• Let us suppose that an explosion occurs on Mars, which is observed by an astronomer on earth, who records the instant when he sees the flash. If light travelled instantaneously with an infinite velocity, this instant would coincide with the time... recorded by the... observer on Mars. In this way a meaning could be attached automatically to absolute time and the simultaneity of events at different places; indeed, the classical theory is now regarded as the limiting form of Einstein's theory when the velocity of light becomes infinite. But as there is a mass of experimental evidence supporting the view that light takes a finite time to travel... the terrestrial observer must correct the time recorded on his watch. This correction... will depend on assumptions concerning the velocity of light and the measurement of distance. Thus the concept of a world-wide simultaneity ceases to be a primitive idea.
  • Consider an event, for example the outburst if a nova... Suppose this event is observed from two stars in line with the nova, and suppose further that the two stars are moving uniformly with respect to each other in this line. Let the epoch at which these stars passed by each other be taken as the zero of time measurement, and let an observer A on one of the stars estimate the distance and epoch of the nova outburst to be x units of length and t units of time, respectively. Suppose the other star is moving toward the nova with velocity v relative to A. Let an observer B on the star estimate the distance and epoch of the nova outburst to be x' units of lenght and t' units of time, respectively. Then the Lorentz formulae, relating x' to t', are
     

    These formulae are... quite general, applying to any event in line with two uniformly moving observers. If we let c become infinite then the ratio of v to c tends to zero and the formulae become
     
    .
  • Minkowski made a remarkable discovery concerning the Lorentz formulae. He showed that, although each observer has his own private space and private time, a public concept which is the same for all observers can be formed by combining space and time as a kind of 'distance' by multiplying it by the velocity of light, c; in other words, with any time interval we can associate a definite spatial interval, namely the distance which light can travel in empty space in that period. If, according to a particular observer, the difference in time between any two events is T, this associated spatial interval is cT. Then, if R is the space-distance between these two events, Minkowski showed that the difference of the squares of cT and R has the same value for all observers in uniform relative motion. The square root of this quantity is called the space-time interval between two events. Hence, although time and three-dimensional space depend on the observer, this new concept of space-time is the same for all observers.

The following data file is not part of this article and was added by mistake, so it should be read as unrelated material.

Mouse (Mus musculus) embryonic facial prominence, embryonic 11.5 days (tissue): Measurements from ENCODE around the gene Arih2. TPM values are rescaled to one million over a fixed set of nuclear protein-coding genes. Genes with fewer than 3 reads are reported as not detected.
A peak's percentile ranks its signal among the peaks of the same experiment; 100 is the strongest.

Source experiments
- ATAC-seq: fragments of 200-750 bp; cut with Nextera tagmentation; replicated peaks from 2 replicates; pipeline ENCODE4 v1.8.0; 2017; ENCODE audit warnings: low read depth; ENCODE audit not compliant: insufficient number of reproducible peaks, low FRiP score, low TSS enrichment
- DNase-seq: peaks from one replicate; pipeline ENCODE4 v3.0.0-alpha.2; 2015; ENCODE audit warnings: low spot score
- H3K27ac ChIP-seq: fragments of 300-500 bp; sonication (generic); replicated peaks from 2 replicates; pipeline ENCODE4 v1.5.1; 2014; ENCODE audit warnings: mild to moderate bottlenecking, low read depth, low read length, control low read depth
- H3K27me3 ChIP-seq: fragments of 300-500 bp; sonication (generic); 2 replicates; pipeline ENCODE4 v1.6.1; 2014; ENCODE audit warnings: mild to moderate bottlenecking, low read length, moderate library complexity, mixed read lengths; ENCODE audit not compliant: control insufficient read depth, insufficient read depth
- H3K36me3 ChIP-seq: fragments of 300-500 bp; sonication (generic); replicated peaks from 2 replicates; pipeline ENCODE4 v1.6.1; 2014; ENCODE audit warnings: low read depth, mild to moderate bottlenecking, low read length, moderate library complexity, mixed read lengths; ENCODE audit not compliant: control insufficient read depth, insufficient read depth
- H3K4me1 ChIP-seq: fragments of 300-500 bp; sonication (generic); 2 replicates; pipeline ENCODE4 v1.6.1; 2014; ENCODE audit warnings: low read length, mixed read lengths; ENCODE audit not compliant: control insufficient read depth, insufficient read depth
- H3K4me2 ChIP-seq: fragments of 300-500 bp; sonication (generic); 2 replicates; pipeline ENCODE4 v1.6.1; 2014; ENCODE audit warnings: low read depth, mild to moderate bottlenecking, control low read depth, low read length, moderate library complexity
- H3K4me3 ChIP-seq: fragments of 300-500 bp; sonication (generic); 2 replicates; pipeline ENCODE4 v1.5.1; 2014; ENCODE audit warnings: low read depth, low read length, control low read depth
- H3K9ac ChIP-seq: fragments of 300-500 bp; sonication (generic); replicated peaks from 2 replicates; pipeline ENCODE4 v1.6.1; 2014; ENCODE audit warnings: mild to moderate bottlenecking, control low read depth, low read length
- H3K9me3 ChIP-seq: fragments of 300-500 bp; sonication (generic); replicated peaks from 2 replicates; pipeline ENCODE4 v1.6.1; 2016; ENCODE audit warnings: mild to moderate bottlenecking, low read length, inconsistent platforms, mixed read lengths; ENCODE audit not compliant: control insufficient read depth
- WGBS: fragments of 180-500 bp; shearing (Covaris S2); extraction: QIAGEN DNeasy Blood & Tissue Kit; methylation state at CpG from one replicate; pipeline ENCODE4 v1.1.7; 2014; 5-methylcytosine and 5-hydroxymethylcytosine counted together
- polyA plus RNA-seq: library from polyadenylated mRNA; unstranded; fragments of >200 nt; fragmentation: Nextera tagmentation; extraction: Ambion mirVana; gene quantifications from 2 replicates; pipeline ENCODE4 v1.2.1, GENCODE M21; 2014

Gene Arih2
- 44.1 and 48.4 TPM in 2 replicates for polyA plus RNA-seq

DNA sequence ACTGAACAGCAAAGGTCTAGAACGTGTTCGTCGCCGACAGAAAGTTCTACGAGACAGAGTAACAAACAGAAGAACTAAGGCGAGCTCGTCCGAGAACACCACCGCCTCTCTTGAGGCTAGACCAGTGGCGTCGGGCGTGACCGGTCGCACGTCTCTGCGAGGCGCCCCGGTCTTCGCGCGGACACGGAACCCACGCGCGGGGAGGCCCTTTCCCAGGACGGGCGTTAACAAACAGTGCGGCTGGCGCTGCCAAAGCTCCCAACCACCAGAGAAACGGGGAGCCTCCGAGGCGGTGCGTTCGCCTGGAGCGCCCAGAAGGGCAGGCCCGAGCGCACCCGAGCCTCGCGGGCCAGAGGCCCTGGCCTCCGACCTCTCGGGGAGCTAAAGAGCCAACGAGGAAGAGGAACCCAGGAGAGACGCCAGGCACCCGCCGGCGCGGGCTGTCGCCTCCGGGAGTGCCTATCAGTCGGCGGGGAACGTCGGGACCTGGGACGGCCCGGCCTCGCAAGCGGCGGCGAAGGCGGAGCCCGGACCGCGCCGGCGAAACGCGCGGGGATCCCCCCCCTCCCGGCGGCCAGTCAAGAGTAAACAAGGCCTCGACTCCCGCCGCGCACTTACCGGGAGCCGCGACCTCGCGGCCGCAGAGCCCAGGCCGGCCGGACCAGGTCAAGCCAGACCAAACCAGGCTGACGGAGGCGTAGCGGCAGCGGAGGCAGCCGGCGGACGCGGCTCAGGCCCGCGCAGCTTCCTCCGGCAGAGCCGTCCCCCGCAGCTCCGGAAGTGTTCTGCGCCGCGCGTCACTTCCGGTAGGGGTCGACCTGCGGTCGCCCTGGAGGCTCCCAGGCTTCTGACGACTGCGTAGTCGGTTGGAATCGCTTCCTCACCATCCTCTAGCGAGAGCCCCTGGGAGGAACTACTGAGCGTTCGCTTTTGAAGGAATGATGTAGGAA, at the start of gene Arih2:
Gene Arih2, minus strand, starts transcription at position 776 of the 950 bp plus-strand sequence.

• In developing his theory of gravitation, Newton assigned to every material body another property which is called its gravitational mass. Gravitational mass determines the force exerted by the body on other bodies, and so its function appears to be quite distinct from that of inertial mass. Nevertheless, the two are found to be identical in magnitude. Newton made experiments to verify this remarkable equality by swinging a pendulum with a bob which could be made with different materials. The period of the swing depended on the ratio of the inertial and gravitational masses of the pendulum, but in all cases it was found to be the same... In 1890 Eötvös made a much more refined test with the aid of a... torsion balance. Repeated experiments showed that inertial mass and gravitational mass were equal to within one part in 100 million. Einstein suggested that this was because inertia and gravitation are identical.
  • According to the Special Theory of Relativity, the velocity of a moving body is always less than the velocity of light. Since the energy of motion of a body depends on its inertial mass and its velocity, it follows that if the energy of a body is increased indefinitely by the continual application of a force, the inertial mass of the body must be increased too; for, if not, the velocity would ultimately increase indefinitely and exceed the velocity of light. Einstein found that, corresponding to any increase in the energy content of a body, there is an equivalent increase in its inertial mass. Mass and energy thus appeared to be different names for the same thing, the energy associated with a mass M being Mc2, where c is the velocity of light; and the mass M of a body moving with velocity v he found to be given by the following formula